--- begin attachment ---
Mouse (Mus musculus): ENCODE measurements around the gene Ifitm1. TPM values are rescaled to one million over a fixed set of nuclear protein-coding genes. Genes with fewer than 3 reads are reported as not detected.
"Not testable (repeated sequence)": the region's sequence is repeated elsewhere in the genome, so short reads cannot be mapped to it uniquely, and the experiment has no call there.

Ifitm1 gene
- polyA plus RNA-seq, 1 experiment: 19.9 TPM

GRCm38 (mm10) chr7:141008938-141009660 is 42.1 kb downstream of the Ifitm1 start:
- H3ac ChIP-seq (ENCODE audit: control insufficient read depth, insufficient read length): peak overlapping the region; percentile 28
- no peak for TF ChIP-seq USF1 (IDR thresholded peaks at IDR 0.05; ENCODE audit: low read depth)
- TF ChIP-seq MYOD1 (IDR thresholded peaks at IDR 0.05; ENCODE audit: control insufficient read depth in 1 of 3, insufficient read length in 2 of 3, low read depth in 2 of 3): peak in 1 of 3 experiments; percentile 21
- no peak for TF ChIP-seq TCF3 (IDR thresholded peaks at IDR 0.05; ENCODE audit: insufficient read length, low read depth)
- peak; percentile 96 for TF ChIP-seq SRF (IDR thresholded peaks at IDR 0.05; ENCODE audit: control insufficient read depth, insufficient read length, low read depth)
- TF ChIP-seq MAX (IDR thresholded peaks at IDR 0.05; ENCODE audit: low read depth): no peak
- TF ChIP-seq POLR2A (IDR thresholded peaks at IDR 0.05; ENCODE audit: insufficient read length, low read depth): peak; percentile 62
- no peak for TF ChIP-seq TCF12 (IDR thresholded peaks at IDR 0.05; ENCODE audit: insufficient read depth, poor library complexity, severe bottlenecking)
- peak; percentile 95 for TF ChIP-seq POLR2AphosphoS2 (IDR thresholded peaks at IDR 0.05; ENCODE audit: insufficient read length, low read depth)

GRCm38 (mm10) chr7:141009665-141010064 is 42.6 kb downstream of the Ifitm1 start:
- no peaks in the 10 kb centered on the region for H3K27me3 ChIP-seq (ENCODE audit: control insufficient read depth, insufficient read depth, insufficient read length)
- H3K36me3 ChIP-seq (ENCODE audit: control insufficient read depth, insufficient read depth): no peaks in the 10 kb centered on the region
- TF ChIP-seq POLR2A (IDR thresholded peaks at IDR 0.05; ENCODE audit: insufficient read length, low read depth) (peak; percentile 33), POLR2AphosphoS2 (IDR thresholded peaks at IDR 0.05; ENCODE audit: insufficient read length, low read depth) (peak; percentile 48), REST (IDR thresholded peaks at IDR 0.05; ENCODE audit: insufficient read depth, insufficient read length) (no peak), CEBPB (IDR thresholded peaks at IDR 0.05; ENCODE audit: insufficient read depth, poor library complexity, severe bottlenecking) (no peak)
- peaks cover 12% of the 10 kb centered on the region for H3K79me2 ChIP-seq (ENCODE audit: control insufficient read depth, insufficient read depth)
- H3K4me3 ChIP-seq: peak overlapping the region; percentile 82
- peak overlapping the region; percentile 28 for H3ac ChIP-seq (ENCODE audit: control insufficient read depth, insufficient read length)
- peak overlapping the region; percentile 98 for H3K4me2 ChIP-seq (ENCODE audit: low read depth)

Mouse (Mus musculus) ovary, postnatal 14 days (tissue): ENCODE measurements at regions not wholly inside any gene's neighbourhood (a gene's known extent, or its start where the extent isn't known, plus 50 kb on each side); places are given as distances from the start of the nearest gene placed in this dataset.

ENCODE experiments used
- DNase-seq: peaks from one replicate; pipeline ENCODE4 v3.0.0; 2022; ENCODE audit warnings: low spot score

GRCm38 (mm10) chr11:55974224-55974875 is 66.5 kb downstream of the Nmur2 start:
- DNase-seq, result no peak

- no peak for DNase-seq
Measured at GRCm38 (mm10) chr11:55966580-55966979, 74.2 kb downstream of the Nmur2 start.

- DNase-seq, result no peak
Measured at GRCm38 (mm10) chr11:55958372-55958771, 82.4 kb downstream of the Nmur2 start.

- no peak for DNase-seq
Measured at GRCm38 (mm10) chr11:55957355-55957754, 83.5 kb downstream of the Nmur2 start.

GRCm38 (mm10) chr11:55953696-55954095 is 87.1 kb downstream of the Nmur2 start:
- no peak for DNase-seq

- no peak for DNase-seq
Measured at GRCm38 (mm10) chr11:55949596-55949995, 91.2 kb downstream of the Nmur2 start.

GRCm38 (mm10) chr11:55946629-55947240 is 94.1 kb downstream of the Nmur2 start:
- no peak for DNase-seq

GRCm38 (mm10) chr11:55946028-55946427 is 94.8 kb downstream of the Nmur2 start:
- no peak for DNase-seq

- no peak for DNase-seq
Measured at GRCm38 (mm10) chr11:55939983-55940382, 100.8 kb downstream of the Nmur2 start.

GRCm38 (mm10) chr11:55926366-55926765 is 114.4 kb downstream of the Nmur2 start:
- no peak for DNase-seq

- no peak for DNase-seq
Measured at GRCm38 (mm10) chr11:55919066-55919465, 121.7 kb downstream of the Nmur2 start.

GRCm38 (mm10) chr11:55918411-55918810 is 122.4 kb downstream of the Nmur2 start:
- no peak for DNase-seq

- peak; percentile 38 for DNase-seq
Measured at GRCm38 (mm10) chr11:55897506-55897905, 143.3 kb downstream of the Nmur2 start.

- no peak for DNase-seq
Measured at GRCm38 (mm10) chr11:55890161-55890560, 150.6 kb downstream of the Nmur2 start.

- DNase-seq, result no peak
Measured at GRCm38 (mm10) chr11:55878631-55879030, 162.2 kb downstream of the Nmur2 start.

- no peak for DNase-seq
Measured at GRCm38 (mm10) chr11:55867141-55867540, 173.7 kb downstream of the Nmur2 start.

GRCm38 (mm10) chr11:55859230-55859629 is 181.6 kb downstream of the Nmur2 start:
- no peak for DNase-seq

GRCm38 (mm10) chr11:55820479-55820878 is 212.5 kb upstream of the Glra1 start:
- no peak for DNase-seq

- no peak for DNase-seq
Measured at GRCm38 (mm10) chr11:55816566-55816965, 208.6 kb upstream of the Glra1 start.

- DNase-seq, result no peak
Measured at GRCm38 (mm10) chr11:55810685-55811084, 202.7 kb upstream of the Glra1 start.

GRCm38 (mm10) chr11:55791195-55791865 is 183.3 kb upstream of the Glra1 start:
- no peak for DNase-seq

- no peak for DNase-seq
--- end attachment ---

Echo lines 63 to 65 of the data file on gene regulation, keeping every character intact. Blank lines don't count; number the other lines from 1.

Measured at GRCm38 (mm10) chr11:55816566-55816965, 208.6 kb upstream of the Glra1 start.

- DNase-seq, result no peak
Measured at GRCm38 (mm10) chr11:55810685-55811084, 202.7 kb upstream of the Glra1 start.